What is in this article?:
- Working for healthy crops and safe water in California
- Dairy industry
- Nitrogen fertilizer used in agricultural production can over many years move from a plant's root zone into groundwater.
- UCCE researchers are working with growers on fertilizer management, irrigation efficiency and other farming practices to provide options for protecting groundwater.
Adjusting field length can reduce irrigation levels
In his research on how dairy operators can reduce water applications to their crops, Larry Schwankl, UC Cooperative Extension specialist at Kearney Agricultural Research and Extension Center in Parlier, has found that allowing less water to percolate will reduce impacts on groundwater. With shorter furrows, water applied per acre was cut nearly in half. In addition, manure water is often added to fresh water as part of dairy irrigation and fertigation practices, so being able to reduce the applied water also significantly reduces the amount of nitrogen applied. For more information, see Schwankl's Irrigation Management website.
UC helps dairy industry manage nitrogen on the farm
It is common practice for dairy operators to use cattle manure as fertilizer for their silage crops. UC Cooperative Extension advisors throughout California routinely provide reliable information to dairy operators and consultants so they can efficiently manage nitrogen on the farm and comply with pending state regulations. This information includes how to install and calibrate flow meters, how to measure nitrogen levels in manure ponds, how much nitrogen crops need and when they need it, and how to properly sample the crops that are harvested to know how much nitrogen is being removed. "We've developed protocols to ensure accurate information gathering, and we can share these with the dairy industry," said Carol Frate, UCCE advisor in Tulare County. For more information, contact a UC Cooperative Extension dairy advisor.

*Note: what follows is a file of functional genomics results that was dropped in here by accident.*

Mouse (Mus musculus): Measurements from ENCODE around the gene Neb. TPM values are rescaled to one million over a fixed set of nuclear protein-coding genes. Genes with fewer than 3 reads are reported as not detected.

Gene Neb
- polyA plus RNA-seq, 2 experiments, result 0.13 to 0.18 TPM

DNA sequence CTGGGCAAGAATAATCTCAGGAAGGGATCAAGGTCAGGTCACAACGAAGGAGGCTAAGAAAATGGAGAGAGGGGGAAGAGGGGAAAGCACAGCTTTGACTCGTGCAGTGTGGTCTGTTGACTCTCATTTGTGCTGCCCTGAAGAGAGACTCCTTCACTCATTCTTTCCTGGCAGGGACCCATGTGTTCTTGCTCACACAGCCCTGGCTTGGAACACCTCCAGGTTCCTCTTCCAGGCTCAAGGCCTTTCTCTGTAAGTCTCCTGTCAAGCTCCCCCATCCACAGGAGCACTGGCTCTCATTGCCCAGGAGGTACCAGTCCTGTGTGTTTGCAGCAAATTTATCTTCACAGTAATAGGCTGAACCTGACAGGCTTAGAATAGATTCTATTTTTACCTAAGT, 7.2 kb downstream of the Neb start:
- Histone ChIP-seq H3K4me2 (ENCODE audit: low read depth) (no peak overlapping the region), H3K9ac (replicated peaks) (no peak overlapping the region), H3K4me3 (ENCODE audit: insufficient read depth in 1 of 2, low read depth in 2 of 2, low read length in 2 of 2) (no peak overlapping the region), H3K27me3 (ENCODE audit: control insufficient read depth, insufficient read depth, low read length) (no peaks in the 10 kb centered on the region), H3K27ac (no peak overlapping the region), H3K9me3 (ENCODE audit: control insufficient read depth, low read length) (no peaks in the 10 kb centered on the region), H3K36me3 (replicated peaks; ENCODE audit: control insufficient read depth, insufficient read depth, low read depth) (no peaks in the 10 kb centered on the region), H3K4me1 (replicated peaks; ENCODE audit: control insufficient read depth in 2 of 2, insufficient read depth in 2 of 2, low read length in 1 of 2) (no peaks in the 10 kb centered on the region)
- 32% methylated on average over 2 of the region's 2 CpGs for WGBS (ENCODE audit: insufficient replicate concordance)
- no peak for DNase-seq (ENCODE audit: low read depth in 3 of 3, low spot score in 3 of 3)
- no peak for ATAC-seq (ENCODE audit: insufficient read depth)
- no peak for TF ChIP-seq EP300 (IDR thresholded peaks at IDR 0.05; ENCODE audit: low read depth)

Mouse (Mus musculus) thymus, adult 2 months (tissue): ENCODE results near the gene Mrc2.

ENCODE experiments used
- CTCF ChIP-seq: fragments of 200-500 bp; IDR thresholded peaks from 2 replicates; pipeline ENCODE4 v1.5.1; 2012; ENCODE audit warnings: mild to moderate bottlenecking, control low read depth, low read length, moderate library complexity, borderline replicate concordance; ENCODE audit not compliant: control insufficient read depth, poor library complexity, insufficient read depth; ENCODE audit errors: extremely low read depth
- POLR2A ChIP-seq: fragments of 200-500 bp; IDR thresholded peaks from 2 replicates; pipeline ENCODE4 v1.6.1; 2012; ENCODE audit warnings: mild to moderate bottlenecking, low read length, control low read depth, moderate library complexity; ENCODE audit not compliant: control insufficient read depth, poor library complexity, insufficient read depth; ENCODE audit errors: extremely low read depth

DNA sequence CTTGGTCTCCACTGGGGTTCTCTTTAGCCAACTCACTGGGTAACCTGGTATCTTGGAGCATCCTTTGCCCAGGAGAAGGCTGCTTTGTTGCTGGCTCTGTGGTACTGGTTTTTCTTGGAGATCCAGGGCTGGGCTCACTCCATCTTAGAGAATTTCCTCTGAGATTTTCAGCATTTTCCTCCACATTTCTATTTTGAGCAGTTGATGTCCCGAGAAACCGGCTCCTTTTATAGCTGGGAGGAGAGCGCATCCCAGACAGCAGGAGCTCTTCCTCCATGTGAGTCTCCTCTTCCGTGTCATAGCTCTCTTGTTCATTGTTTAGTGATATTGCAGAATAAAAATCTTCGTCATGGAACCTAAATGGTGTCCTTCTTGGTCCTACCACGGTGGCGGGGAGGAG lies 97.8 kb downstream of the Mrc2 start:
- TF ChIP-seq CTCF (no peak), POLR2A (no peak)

To see other ANR projects and publications aimed at limiting nitrate leaching, please visit http://ucanr.edu/News/Healthy_crops,_safe_water.